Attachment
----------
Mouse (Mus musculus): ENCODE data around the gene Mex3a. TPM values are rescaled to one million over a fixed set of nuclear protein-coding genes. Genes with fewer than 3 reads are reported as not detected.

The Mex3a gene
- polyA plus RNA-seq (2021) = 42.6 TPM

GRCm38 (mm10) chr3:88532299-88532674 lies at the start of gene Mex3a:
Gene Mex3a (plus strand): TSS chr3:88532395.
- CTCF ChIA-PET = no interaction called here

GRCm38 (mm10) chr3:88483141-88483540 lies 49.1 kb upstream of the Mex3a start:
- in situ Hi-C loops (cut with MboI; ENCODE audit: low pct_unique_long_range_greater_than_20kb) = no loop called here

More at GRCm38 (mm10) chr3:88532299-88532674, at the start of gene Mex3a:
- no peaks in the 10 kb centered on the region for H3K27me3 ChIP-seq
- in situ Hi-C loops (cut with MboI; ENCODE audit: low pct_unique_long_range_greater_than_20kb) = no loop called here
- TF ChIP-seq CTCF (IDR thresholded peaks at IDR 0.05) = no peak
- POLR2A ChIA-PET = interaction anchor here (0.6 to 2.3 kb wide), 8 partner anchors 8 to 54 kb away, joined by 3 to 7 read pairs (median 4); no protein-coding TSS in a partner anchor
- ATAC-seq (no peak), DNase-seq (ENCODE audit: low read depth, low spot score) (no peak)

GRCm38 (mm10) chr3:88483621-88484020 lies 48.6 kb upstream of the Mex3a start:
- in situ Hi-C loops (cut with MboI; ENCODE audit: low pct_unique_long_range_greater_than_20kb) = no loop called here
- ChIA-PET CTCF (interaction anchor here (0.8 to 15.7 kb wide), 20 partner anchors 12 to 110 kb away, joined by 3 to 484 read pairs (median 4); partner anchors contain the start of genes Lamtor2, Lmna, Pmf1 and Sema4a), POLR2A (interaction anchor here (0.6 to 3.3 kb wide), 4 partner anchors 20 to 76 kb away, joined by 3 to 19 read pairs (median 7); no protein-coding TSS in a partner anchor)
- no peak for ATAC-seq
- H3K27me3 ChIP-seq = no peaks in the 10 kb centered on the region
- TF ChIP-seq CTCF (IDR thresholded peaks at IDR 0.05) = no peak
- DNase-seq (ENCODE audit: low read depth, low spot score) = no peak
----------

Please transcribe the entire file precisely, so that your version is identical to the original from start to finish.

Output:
Mouse (Mus musculus): ENCODE data around the gene Mex3a. TPM values are rescaled to one million over a fixed set of nuclear protein-coding genes. Genes with fewer than 3 reads are reported as not detected.

The Mex3a gene
- polyA plus RNA-seq (2021) = 42.6 TPM

GRCm38 (mm10) chr3:88532299-88532674 lies at the start of gene Mex3a:
Gene Mex3a (plus strand): TSS chr3:88532395.
- CTCF ChIA-PET = no interaction called here

GRCm38 (mm10) chr3:88483141-88483540 lies 49.1 kb upstream of the Mex3a start:
- in situ Hi-C loops (cut with MboI; ENCODE audit: low pct_unique_long_range_greater_than_20kb) = no loop called here

More at GRCm38 (mm10) chr3:88532299-88532674, at the start of gene Mex3a:
- no peaks in the 10 kb centered on the region for H3K27me3 ChIP-seq
- in situ Hi-C loops (cut with MboI; ENCODE audit: low pct_unique_long_range_greater_than_20kb) = no loop called here
- TF ChIP-seq CTCF (IDR thresholded peaks at IDR 0.05) = no peak
- POLR2A ChIA-PET = interaction anchor here (0.6 to 2.3 kb wide), 8 partner anchors 8 to 54 kb away, joined by 3 to 7 read pairs (median 4); no protein-coding TSS in a partner anchor
- ATAC-seq (no peak), DNase-seq (ENCODE audit: low read depth, low spot score) (no peak)

GRCm38 (mm10) chr3:88483621-88484020 lies 48.6 kb upstream of the Mex3a start:
- in situ Hi-C loops (cut with MboI; ENCODE audit: low pct_unique_long_range_greater_than_20kb) = no loop called here
- ChIA-PET CTCF (interaction anchor here (0.8 to 15.7 kb wide), 20 partner anchors 12 to 110 kb away, joined by 3 to 484 read pairs (median 4); partner anchors contain the start of genes Lamtor2, Lmna, Pmf1 and Sema4a), POLR2A (interaction anchor here (0.6 to 3.3 kb wide), 4 partner anchors 20 to 76 kb away, joined by 3 to 19 read pairs (median 7); no protein-coding TSS in a partner anchor)
- no peak for ATAC-seq
- H3K27me3 ChIP-seq = no peaks in the 10 kb centered on the region
- TF ChIP-seq CTCF (IDR thresholded peaks at IDR 0.05) = no peak
- DNase-seq (ENCODE audit: low read depth, low spot score) = no peak